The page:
The Digital Services Act – a saviour of the small business?

By Laura Grün, Max ErnzenLex Kleren

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With a settled deal for the Digital Services Act, there are some questions surfacing regarding its impact on local businesses that use social media apps such as Instagram to spread their reach to a broader audience. The Lëtzebuerger Journal spoke to business owners as well as to the National Commission for Data Protection to shed light on the situation.

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Imagine a law being approved that affects all of us, a law that will possibly change the Internet as we know and have known it completely – but very few people know about it. This is exactly what happened recently. On April 23, after two years of negotiations, the European Parliament settled on a deal for the Digital Services Act (DSA), one of many acts from the Digital Services Package, aiming at creating a safer and more transparent virtual environment. Margrethe Verstager, the European Commissioner for Competition, states that the main goal is that "what is illegal offline should also be seen and dealt with as illegal online".

In order to illustrate the new law adopted on a local level and to show the challenges ahead for those affected, the Lëtzebuerger Journal listened to the views of affected people and an expert: Anne Diderich, the owner of the local bookshop Diderich, Stephanie Medeiros, the owner of a hair salon based on Instagram and Marc Lemmer, a Data Protection Commissioner from the National Commission for Data Protection (CNPD). The aim is to explore the effects of social media on small businesses and how this may be affected by the changes in data protection.

Over the COVID-19 pandemic, the librairie Diderich in Esch-sur-Alzette went through an experience many independent businesses were familiar with at that time: fewer people walking through the store, less business, and a lot more reliance on their online presence. During those last two years, a lot of businesses were greatly helped by having their social media sites and websites running well, and Diderich was no exception.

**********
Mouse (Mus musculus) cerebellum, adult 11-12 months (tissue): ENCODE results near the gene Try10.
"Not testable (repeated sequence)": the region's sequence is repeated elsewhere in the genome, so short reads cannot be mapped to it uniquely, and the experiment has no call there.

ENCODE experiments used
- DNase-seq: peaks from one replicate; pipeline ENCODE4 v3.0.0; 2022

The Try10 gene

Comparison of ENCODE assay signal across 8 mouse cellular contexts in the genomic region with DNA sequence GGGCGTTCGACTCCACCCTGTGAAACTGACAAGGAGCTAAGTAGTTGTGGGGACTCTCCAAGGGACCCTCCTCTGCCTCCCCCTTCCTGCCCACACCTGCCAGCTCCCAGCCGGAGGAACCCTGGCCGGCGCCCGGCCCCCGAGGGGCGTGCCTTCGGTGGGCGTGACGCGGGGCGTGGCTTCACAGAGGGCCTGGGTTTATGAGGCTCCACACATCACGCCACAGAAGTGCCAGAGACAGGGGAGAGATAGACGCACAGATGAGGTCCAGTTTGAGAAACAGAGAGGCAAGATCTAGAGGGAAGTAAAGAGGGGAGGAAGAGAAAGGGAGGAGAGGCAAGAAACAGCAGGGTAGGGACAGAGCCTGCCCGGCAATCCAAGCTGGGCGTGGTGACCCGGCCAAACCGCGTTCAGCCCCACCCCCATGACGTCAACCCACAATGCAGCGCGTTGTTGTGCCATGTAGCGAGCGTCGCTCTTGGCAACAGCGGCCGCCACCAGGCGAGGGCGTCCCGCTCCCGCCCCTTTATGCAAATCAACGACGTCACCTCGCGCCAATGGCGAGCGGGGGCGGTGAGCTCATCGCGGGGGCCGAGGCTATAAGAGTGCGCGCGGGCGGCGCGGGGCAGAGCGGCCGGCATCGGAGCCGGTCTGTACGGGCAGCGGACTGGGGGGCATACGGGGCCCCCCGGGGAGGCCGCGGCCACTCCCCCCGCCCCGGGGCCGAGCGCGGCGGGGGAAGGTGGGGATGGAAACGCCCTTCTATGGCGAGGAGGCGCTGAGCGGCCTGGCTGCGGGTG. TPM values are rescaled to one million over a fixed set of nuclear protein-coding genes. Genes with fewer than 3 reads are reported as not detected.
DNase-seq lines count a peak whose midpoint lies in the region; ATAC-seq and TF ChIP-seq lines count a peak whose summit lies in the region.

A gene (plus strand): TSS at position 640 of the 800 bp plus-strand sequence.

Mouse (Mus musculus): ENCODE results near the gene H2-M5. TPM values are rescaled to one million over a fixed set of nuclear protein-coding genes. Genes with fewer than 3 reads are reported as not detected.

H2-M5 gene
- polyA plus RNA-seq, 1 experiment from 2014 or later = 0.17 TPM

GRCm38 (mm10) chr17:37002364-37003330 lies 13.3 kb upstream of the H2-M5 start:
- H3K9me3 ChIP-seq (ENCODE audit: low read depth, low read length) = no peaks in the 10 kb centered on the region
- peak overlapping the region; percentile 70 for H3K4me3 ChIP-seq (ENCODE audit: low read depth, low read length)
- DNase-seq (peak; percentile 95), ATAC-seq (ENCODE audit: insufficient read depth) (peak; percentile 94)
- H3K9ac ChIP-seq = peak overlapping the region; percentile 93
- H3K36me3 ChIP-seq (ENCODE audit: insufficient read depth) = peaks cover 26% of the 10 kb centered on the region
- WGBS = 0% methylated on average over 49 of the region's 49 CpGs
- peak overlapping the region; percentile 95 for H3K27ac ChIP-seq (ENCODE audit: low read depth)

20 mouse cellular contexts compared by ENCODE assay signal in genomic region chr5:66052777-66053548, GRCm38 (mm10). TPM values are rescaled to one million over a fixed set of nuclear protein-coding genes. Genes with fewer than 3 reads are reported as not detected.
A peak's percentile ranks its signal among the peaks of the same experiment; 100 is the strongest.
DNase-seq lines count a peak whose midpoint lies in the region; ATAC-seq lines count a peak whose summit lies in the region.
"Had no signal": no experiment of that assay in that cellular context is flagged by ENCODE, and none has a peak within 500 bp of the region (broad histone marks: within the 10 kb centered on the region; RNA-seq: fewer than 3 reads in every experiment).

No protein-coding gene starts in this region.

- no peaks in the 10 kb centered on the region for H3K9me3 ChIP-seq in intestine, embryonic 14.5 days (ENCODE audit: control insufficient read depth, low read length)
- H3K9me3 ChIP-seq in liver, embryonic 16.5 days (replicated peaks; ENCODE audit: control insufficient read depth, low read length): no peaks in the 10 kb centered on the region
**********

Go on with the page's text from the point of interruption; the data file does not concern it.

The Digital Services Act Package

  • The DSA is a set of regulations. It aims to create a standard across the Internet for digital service providers and set up rules that platforms will adhere to. These regulations are being put into place to protect people’s rights on the world wide web. Platforms will need to be more transparent with what they are doing, while the consumer’s anonymity is supported. The larger a service, like a website, the stricter the standard they will be held to.

  • It will become easier, for example, to report illegal content or fake news, and to detect when content is flagged as such by others. Users will be able to see moderation decisions more transparently, and they will be able to contest them. This means that if an image you uploaded gets flagged as rule-breaking, you can challenge that decision more easily. In general, platforms will need to tailor their rules around protecting their users, rather than exploit users for their benefit. Hate speech will become a big target of this, and platforms will need to build strict sets of rules (Codes of conduct) that explicitly target things like hate speech. Your personal data is also going to be more protected; it will limit in what ways platforms are allowed to deal with users ’cookies and by extension all their personal data.

  • The DMA are regulations that target digital commerce. They aim to restrict the ability of gatekeepers (a person or organization that controls whether people can have or use a particular service) to exploit the digital market. What qualifies as a gatekeeper is strictly defined, in short: companies that hold a large economic influence online, such as Amazon or Google. The DMA’s goal is to restrict how much these companies can do to influence the market. It creates a consistent standard of rules for companies to adhere to. So, for example, if you will be browsing for products on Amazon, the top search results will no longer be only the products of the gatekeeper company.

    This will also be the case for online delivery services such as Wedely or Foostix. Big tech companies that provide services like web browsers, messengers or search engines will also need to cooperate with other, and smaller messengers and services, to ensure users have full choice over which services they want to entrust their data with, like how users can e-mail others even if they do not use the same e-mail provider. So, you may find yourself chatting to someone who uses Facebook Messenger, while you are using Twitter’s message feature. Apps may also not be as centralised in the future as now: If you own an iPhone, Apple’s App Store is the only source of other apps, on Android, Google Play is the major provider. The DMA seeks to provide more ways to users to install new apps outside those major platforms.

  • If you are selling products on Amazon, for example, Amazon will no longer be able to promote their own products over your products. As a small seller, the gatekeeper must give you the ability to advertise, to see your gathered customer data transparently, etc. You need to be treated fairly and given equal opportunities by the gatekeeper. On the other hand, because the ability to gain an edge will become harder, it also means that if a small business wants to use extra resources to gain more traction, they will have to use more resources than before, or use them differently, when the way advertising works changes. Appearing higher in the Google search, for example, might become harder to do than currently, where you can expect to pay a certain amount of money to services dedicated to it, and gain that boost in visibility reliably for a price.